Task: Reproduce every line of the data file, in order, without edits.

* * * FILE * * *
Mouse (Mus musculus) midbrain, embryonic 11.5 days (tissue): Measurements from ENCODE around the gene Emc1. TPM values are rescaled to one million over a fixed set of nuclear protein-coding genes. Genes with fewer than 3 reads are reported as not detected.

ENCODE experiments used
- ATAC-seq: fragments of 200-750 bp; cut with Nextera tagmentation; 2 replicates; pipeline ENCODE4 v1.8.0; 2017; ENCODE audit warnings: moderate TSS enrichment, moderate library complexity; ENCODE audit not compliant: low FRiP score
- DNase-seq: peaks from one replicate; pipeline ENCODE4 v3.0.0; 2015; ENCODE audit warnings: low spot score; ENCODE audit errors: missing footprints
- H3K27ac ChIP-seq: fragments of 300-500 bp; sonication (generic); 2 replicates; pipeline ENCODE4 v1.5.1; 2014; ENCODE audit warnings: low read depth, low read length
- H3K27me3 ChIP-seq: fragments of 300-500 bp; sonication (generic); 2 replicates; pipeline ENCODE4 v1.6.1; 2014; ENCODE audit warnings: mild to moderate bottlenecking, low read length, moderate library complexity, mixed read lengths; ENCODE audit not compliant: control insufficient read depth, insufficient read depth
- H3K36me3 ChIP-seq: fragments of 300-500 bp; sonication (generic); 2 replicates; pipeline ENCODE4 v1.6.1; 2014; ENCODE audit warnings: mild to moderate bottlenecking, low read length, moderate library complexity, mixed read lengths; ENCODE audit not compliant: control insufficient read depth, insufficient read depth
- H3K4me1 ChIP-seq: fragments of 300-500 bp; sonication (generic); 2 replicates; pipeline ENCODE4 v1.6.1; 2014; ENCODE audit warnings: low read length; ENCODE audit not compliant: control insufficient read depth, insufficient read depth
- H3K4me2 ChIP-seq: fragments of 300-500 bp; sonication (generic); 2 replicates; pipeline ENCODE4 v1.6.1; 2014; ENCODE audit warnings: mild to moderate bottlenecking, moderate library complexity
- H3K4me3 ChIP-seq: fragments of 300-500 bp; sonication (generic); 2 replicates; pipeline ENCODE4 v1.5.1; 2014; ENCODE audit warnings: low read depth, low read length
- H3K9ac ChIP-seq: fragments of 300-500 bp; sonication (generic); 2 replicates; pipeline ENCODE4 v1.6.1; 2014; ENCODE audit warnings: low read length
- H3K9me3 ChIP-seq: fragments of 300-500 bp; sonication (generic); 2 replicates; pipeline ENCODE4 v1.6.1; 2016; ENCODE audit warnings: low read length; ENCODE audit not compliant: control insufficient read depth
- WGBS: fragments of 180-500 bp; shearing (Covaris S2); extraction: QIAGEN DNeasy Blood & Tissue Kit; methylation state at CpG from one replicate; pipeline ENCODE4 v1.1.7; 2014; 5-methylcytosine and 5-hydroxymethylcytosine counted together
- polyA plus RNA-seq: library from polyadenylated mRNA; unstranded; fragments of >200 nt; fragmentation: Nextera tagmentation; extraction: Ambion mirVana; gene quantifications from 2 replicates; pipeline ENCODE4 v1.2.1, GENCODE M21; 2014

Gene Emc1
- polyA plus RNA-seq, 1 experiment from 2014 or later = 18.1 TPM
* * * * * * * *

Mouse (Mus musculus) midbrain, embryonic 11.5 days (tissue): Measurements from ENCODE around the gene Emc1. TPM values are rescaled to one million over a fixed set of nuclear protein-coding genes. Genes with fewer than 3 reads are reported as not detected.

ENCODE experiments used
- ATAC-seq: fragments of 200-750 bp; cut with Nextera tagmentation; 2 replicates; pipeline ENCODE4 v1.8.0; 2017; ENCODE audit warnings: moderate TSS enrichment, moderate library complexity; ENCODE audit not compliant: low FRiP score
- DNase-seq: peaks from one replicate; pipeline ENCODE4 v3.0.0; 2015; ENCODE audit warnings: low spot score; ENCODE audit errors: missing footprints
- H3K27ac ChIP-seq: fragments of 300-500 bp; sonication (generic); 2 replicates; pipeline ENCODE4 v1.5.1; 2014; ENCODE audit warnings: low read depth, low read length
- H3K27me3 ChIP-seq: fragments of 300-500 bp; sonication (generic); 2 replicates; pipeline ENCODE4 v1.6.1; 2014; ENCODE audit warnings: mild to moderate bottlenecking, low read length, moderate library complexity, mixed read lengths; ENCODE audit not compliant: control insufficient read depth, insufficient read depth
- H3K36me3 ChIP-seq: fragments of 300-500 bp; sonication (generic); 2 replicates; pipeline ENCODE4 v1.6.1; 2014; ENCODE audit warnings: mild to moderate bottlenecking, low read length, moderate library complexity, mixed read lengths; ENCODE audit not compliant: control insufficient read depth, insufficient read depth
- H3K4me1 ChIP-seq: fragments of 300-500 bp; sonication (generic); 2 replicates; pipeline ENCODE4 v1.6.1; 2014; ENCODE audit warnings: low read length; ENCODE audit not compliant: control insufficient read depth, insufficient read depth
- H3K4me2 ChIP-seq: fragments of 300-500 bp; sonication (generic); 2 replicates; pipeline ENCODE4 v1.6.1; 2014; ENCODE audit warnings: mild to moderate bottlenecking, moderate library complexity
- H3K4me3 ChIP-seq: fragments of 300-500 bp; sonication (generic); 2 replicates; pipeline ENCODE4 v1.5.1; 2014; ENCODE audit warnings: low read depth, low read length
- H3K9ac ChIP-seq: fragments of 300-500 bp; sonication (generic); 2 replicates; pipeline ENCODE4 v1.6.1; 2014; ENCODE audit warnings: low read length
- H3K9me3 ChIP-seq: fragments of 300-500 bp; sonication (generic); 2 replicates; pipeline ENCODE4 v1.6.1; 2016; ENCODE audit warnings: low read length; ENCODE audit not compliant: control insufficient read depth
- WGBS: fragments of 180-500 bp; shearing (Covaris S2); extraction: QIAGEN DNeasy Blood & Tissue Kit; methylation state at CpG from one replicate; pipeline ENCODE4 v1.1.7; 2014; 5-methylcytosine and 5-hydroxymethylcytosine counted together
- polyA plus RNA-seq: library from polyadenylated mRNA; unstranded; fragments of >200 nt; fragmentation: Nextera tagmentation; extraction: Ambion mirVana; gene quantifications from 2 replicates; pipeline ENCODE4 v1.2.1, GENCODE M21; 2014

Gene Emc1
- polyA plus RNA-seq, 1 experiment from 2014 or later = 18.1 TPM